Title: Re: Western Rail Access to Heathrow
Post by: ChrisB on July 13, 2012, 10:50:17 am
Crossrail already replaces HConnect, this has always been part of the deal.  NR's  London and SE RUS further does propose HEx becoming part of Crossrail, as part of its GWML capacity strategy.

I knew I had read that somewhere. HEX's life as a standalone entity has a limited life. I believe their contract with NR for services has a date limit of something like 2018.

Quote
All it takes is DfT to agree that BAA/HAL can be bought out of their existing deal.  That won't be easy, but it is the plan.

See above - I understand that their contract is time-limited.

Not sure if the BBC are speculating - or whether they got more info, but they seem to think there will be direct services from the west....
http://www.bbc.co.uk/news/uk-wales-18817874#TWEET172297


Title: Re: Western Rail Access to Heathrow
Post by: mjones on July 13, 2012, 11:01:59 am
Scrapping HEX as a separate service would make much better use of track and platform capacity. As currently planned Crossrail will leave a lot of local trains still terminating from the West while adding a whole lot more terminating from the East, which rather seems to undermine the purpose of creating a new through route at vast expense! There may be some concern about increased journey time if non-stop HEX services are replaced with stopping Crossrail ones, but for such a relatively short trip the greatly increased frequency, leading to reduced waiting times, and reduced need for interchange should more than compensate in terms of what transport modellers call 'Generalised Time'.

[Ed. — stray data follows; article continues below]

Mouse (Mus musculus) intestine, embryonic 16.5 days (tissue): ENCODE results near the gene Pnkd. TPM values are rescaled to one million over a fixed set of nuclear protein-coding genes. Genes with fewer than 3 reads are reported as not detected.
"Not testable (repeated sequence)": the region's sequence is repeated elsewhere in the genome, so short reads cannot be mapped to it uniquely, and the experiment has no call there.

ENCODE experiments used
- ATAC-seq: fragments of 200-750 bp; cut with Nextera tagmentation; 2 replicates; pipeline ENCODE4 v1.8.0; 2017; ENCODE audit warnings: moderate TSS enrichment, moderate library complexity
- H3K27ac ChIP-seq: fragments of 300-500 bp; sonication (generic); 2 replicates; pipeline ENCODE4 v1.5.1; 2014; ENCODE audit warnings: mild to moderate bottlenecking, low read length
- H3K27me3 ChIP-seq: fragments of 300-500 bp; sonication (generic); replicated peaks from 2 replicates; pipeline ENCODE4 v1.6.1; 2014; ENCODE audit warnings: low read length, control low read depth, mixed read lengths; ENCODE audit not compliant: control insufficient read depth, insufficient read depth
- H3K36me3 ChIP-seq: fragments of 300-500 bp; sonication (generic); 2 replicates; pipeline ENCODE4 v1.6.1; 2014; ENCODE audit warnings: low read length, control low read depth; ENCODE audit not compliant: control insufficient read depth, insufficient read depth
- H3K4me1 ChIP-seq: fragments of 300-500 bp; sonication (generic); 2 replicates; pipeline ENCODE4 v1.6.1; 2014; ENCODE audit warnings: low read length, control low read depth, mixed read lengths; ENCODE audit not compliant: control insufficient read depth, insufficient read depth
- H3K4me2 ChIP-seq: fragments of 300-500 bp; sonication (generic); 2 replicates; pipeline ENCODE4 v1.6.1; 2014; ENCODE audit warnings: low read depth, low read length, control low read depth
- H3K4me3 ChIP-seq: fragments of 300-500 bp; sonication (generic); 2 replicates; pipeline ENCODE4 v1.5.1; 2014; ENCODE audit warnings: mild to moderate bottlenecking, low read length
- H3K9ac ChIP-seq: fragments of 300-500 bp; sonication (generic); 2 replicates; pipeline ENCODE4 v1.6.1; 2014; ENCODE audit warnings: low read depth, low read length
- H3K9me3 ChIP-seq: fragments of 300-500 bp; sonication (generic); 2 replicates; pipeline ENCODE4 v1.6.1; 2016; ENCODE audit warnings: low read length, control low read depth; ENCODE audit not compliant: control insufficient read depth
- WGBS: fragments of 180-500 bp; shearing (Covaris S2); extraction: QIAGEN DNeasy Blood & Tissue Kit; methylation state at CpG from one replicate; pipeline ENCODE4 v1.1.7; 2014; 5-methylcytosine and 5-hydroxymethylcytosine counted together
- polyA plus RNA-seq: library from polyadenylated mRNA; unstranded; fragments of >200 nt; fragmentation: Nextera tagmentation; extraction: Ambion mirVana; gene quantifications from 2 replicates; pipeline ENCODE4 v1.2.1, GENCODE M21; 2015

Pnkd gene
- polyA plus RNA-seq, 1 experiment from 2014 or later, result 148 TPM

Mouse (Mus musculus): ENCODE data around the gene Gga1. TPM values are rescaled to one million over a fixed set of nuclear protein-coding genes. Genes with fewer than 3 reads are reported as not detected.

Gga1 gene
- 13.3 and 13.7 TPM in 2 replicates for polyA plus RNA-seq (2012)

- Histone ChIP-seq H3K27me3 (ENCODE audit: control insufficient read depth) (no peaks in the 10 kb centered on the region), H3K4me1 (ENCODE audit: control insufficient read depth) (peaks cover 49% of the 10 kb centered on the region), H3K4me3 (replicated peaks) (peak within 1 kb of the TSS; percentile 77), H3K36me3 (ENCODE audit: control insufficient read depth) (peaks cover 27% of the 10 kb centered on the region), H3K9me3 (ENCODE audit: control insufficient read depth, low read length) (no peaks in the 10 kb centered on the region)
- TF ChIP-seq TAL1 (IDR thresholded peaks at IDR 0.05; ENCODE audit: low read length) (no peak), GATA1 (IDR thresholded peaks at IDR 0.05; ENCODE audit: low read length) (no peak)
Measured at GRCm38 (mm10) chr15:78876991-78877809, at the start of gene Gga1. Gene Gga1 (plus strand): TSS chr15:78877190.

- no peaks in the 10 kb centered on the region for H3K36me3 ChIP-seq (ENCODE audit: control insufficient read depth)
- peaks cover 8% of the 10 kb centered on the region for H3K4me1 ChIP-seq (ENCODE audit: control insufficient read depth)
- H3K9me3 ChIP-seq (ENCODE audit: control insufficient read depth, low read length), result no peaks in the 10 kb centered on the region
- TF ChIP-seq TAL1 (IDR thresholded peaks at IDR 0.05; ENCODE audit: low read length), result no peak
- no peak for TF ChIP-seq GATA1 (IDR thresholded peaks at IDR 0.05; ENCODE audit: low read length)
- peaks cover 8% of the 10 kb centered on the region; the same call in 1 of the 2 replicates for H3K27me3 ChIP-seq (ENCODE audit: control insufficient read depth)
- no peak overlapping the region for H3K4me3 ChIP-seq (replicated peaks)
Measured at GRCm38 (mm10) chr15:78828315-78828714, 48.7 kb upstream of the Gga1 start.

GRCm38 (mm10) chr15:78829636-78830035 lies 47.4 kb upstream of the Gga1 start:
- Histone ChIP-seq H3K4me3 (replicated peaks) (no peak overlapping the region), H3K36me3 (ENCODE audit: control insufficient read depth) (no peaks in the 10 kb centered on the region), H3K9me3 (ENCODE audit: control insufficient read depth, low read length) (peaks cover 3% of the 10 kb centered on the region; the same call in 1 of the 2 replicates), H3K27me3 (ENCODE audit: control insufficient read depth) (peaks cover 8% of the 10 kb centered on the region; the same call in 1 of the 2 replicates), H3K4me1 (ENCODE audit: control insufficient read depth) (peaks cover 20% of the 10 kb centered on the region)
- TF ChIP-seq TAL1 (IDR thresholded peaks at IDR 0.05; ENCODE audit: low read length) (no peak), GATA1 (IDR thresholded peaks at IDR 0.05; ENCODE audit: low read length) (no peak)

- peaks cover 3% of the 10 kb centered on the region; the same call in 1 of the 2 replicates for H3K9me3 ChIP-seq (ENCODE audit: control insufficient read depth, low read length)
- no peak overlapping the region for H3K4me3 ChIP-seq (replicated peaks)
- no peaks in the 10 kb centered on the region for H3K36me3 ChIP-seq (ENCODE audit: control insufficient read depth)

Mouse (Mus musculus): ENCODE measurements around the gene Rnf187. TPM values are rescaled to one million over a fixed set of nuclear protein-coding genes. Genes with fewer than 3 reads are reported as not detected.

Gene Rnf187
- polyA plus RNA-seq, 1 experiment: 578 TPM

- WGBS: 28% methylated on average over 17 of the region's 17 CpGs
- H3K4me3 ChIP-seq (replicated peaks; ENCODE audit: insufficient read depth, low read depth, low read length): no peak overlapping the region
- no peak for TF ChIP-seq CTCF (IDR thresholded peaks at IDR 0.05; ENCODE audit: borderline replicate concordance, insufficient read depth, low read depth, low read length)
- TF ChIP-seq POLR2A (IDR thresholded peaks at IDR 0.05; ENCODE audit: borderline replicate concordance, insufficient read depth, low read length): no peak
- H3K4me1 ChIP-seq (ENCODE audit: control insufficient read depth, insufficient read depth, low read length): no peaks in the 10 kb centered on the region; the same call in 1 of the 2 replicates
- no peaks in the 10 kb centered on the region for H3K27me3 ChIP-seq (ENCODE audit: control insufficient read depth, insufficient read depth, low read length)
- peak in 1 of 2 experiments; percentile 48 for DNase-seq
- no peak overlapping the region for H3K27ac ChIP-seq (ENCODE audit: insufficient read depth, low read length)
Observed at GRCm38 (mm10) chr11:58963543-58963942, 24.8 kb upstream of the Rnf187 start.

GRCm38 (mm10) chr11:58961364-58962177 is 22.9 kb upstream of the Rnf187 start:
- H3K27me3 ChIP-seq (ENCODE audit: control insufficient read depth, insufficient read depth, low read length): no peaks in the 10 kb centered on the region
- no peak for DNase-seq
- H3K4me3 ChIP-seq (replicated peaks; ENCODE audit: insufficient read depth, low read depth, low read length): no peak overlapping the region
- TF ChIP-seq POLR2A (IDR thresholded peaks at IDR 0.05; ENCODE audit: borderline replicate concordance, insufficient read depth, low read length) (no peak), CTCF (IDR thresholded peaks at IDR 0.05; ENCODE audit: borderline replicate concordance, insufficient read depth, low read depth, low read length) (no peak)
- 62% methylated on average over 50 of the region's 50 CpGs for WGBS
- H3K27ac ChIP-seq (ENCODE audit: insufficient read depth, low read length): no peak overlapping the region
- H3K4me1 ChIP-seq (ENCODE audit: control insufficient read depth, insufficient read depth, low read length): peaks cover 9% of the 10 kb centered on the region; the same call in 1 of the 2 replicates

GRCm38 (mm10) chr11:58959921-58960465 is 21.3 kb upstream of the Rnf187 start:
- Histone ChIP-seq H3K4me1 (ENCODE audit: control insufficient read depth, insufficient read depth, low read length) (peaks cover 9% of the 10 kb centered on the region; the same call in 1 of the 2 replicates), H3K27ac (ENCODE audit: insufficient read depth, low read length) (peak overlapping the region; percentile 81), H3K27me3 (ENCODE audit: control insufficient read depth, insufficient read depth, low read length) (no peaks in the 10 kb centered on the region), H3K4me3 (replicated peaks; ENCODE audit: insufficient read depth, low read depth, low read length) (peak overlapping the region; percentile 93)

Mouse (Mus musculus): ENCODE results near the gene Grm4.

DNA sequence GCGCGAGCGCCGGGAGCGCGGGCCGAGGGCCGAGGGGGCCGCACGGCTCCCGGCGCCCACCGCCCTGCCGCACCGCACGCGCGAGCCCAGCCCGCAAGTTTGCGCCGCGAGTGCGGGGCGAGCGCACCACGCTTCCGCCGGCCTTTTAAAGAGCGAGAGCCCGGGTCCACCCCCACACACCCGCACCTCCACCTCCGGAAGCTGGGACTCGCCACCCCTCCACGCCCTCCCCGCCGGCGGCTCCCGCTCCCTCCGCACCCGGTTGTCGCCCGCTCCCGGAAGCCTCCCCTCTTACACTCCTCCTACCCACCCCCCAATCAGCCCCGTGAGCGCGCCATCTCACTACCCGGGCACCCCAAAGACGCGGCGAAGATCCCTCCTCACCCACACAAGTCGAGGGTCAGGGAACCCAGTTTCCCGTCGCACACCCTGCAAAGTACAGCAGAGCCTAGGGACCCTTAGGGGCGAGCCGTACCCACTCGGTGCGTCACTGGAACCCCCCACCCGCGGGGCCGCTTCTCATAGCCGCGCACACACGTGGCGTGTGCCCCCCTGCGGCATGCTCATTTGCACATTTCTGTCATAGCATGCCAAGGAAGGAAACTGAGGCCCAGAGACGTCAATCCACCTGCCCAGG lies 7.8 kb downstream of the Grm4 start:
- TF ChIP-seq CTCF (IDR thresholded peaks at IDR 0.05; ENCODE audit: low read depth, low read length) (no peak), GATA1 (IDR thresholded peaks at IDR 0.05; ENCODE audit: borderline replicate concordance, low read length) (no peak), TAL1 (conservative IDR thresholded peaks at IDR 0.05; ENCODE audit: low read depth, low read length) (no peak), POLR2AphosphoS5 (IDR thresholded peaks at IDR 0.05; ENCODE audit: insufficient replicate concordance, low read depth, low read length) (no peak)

Title: Re: Western Rail Access to Heathrow
Post by: grahame on July 13, 2012, 12:38:40 pm